A college education is intended to prepare one for the career of his or her choosing. This is accomplished, not only through knowledge, but also by enduring and showing tenacity through the process. College is designed to test both what you have learned and your resolve to achieve set goals. A degree may dictate your area of study, but it also demonstrates the investment in yourself.
Make no mistake about it, college is not for everyone, nor was it ever intended to be for everyone. If one can achieve his or her goals without college, then college is a burden that need not be suffered. Many careers do not require college, whether it is because of other specialized training or the nature of the job itself. It is not that college would not benefit everyone, but rather that some careers do not require it.
However, as the job economy has changed, a college education has become more and more important. Well paying factory jobs are not as easily obtainable, nor are they secure for the lifetime of the employee. In addition, as evident by the hoards of college graduates that are willing to accept factory positions- especially for companies like Ford which offers reasonable security, excellent benefits and fair wages- competition is tougher than ever. As these jobs are lost, they are often replaced by low paying, service jobs with little or no benefits. As anyone that was one of 3.2 million workers that lost their jobs over the last three years can emphasize, it is tough out there- degree or no degree.
Colleges have capitalized on this economic state by making college available to as many students as possible. Student loans, flexible scheduling (evenings, weekends), alternate methods (on-line, television), and low cost community colleges have all aided in making college accessible to non-traditional students. Those individuals that may have not considered college right out of high school, for whatever reason, have an opportunity to go back to school to further or change their careers. Those that previously couldn't afford a college education can now find programs, through community colleges, student loans and evenings classes, which are financially manageable.
However, a negative residue outcome of this economic state is the competition for students. It is still a business, and obviously, colleges make money by enrolling students. I fear that this level of marketing and accommodation may lead to a "watering-down" of the educational and disciplinary aspect of the journey towards a college degree. Simply stated, college is supposed to be difficult.
One must remember that any holding is only worth what someone will pay for it. If someone owns an antique lamp that is said to be worth $5,000, but the most anyone is willing to pay is $4,000, then in reality, it is only worth $4,000. The same is true with any degree. Because Harvard has such tough admission standards, a good reputation and requires a large investment in one's self (both in time and money), a degree from Harvard is worth more on the market than a comparable degree from, say, Southwest Texas State University. As some colleges lower their standards to admit and graduate more and more students, it is important that this is remembered.
Degree programs have diversified across a spectrum of alternatives, some of which I feel are not testing the true commitment and determination of their students. On-line courses offer many advantages to the traditional classroom setting. Some even exceed the value of a classroom (the professors can be pooled from across the country, for example). However, some on-line courses never require the students to test in person- thus the professor and school never really know who is doing the work. For example, MBAs can earn their degrees completely on-line. One MBA graduate I spoke with said the only time she ever stepped foot on campus was to receive her degree.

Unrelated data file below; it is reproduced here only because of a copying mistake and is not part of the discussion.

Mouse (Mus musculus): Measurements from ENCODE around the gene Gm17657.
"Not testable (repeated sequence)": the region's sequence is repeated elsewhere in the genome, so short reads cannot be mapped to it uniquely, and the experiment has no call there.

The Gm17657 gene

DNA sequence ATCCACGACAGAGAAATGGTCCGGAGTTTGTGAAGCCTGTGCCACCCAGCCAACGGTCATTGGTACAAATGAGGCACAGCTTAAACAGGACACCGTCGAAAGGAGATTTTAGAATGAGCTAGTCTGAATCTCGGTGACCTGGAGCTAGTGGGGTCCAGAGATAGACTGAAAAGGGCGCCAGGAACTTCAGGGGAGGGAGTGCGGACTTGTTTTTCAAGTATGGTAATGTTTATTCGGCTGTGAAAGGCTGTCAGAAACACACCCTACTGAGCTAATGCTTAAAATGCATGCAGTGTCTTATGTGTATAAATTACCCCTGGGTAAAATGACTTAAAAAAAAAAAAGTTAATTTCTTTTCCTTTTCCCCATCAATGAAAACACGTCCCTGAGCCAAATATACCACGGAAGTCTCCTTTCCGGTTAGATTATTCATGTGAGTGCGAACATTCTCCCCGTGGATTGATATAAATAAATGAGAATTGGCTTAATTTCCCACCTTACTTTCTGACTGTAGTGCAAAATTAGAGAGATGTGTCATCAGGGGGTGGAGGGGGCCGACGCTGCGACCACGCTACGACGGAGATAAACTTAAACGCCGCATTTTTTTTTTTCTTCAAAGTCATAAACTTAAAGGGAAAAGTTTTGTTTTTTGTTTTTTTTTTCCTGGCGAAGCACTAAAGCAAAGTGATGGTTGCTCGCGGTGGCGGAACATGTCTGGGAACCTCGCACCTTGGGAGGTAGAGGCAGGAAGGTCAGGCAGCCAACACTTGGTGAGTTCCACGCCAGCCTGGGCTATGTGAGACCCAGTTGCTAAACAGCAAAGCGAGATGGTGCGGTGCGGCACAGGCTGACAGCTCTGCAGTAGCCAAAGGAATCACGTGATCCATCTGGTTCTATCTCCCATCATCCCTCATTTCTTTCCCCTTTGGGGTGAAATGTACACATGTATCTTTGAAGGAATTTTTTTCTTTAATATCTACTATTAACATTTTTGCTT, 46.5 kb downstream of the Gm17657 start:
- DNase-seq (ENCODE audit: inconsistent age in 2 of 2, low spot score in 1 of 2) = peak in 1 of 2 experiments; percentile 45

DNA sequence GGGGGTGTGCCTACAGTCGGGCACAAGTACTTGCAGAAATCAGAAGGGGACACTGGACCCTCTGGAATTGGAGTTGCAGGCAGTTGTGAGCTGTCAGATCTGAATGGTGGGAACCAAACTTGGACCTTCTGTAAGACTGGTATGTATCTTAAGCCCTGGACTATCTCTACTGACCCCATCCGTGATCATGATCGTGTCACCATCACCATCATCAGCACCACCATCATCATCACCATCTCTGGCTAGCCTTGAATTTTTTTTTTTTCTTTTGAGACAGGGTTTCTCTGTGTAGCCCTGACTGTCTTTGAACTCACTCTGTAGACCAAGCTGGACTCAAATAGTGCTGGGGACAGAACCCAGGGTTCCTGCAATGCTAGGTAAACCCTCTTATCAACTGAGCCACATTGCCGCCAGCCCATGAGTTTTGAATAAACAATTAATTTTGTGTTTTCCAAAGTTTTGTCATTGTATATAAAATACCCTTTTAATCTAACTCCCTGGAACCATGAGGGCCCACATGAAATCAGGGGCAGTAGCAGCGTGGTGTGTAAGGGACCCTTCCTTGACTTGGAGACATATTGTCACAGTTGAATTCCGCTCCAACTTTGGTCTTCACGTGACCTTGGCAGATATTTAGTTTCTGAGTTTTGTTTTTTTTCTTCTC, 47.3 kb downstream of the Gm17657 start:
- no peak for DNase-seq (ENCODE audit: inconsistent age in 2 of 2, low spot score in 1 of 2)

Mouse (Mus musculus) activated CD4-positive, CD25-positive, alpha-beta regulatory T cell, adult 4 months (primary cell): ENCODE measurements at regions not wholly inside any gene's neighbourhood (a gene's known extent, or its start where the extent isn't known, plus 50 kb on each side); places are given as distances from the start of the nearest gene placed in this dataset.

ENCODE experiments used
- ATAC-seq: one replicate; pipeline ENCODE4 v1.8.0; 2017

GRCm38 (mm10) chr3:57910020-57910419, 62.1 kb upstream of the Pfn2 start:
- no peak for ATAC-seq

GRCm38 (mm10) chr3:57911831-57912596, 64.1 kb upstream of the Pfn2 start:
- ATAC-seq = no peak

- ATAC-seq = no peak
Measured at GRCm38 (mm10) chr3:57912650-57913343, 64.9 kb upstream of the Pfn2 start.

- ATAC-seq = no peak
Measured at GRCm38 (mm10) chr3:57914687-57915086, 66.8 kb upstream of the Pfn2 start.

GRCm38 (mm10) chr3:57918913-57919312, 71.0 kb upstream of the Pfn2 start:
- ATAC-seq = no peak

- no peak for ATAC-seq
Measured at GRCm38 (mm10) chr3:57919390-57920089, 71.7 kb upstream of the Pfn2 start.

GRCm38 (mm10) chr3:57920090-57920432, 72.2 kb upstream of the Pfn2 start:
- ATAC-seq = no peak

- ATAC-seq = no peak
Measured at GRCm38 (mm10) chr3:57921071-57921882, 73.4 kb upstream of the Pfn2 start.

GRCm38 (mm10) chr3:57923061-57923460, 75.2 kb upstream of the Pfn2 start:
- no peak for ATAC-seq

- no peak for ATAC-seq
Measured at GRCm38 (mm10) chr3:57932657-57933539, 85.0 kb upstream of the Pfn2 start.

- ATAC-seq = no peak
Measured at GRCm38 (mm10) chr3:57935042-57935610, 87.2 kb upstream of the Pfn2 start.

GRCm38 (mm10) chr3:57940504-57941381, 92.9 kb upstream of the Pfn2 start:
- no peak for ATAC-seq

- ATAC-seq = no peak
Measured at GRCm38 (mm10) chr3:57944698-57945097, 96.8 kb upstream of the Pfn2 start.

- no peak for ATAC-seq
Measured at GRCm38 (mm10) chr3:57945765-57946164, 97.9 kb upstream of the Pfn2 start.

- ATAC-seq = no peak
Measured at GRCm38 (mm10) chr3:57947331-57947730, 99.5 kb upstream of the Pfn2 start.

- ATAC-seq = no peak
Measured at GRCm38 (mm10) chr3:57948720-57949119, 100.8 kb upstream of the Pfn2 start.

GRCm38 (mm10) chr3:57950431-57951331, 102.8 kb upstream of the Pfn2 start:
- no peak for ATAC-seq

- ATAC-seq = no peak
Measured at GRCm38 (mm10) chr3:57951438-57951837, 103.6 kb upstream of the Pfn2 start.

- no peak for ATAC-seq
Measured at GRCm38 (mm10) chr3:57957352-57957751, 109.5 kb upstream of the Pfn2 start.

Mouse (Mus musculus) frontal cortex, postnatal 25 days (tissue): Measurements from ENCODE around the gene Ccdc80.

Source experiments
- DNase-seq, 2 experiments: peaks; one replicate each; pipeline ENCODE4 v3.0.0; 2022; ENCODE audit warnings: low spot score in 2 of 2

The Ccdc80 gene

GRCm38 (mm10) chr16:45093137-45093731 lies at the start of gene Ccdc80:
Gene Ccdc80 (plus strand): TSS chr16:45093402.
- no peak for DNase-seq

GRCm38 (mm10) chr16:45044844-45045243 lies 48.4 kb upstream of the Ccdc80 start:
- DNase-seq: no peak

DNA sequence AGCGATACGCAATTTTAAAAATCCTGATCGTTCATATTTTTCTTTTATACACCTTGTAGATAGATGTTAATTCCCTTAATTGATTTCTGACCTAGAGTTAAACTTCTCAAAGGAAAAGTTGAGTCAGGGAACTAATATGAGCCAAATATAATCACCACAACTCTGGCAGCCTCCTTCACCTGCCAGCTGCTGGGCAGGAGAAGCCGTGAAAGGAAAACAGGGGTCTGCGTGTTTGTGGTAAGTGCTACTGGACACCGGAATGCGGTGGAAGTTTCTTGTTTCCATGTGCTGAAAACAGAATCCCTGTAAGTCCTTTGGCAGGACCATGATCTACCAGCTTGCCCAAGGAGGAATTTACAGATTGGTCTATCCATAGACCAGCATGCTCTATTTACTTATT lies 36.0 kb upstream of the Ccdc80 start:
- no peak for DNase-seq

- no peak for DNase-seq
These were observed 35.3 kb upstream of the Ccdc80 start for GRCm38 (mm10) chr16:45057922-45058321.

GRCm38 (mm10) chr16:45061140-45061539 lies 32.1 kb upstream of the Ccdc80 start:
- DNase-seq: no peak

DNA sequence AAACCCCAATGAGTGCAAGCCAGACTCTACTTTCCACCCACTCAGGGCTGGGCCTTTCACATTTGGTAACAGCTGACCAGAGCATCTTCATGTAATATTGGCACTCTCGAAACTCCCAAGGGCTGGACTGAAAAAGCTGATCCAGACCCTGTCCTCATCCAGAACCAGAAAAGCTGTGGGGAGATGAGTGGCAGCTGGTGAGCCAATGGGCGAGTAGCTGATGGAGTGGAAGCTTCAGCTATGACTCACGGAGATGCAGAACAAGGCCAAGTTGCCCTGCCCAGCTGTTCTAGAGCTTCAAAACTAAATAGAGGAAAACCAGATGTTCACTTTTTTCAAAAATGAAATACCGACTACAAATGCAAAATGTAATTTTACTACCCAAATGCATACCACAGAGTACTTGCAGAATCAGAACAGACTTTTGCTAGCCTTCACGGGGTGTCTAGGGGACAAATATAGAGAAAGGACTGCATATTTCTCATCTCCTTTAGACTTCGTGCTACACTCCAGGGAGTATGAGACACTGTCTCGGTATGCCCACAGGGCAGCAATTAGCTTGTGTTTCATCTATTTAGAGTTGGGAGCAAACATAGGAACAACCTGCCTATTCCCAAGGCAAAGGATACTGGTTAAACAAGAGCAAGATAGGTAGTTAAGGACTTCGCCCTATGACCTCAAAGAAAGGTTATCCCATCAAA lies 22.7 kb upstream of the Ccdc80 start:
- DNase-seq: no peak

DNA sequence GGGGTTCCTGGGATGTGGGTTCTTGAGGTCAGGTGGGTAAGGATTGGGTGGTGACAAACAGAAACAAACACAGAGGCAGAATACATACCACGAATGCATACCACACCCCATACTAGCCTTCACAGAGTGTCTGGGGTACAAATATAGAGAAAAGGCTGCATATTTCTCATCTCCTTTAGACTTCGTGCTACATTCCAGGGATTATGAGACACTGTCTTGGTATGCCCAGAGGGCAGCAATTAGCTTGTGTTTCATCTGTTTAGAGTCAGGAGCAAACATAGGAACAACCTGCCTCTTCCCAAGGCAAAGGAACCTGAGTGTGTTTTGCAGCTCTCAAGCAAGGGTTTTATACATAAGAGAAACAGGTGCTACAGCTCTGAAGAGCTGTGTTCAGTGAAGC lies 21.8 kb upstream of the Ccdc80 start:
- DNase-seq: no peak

Another factor being marketed by colleges is how fast one can receive his or her degree. Colleges now advertise bachelor degrees that can be earned in as little as thirteen months. Of course there are catches, but the point is that they are seeking to serve the interest of the "immediate gratification" generation. Fearing that students might be unwilling to make a four-year commitment and realizing that many people want the greatest return for the least amount of effort, colleges have both accommodated the needs of the students and undermined the value of the journey.
Finally, and I hate to criticize teachers, but some teachers, especially part-time adjunct facility, are simply too nice. For them, they are there because they like to teach and to earn some extra money. But, too often, they cave into the pressure of students that consistently complain of the work assigned. Although a generalization, I have found a large degree of difference in the commitment required of students from full-time professors and part-time evening instructors. While the truth is that an education is only worth what the student puts into it- it is still the duty of the instructor to challenge his or her students and to ensure that future employers are getting individuals that have worked hard in earning their degrees.
The changing nature of a college education has both positives and potential negatives. However, ultimately, if employers ever begin to feel that graduates of any particular school, program, or teaching method is questionable, then those who received those degrees will have wasted their time and money- at least in terms of market value. And, if an employee enters the workplace feeling unprepared, then shame on both the school and those professors that did not demand more of their students.
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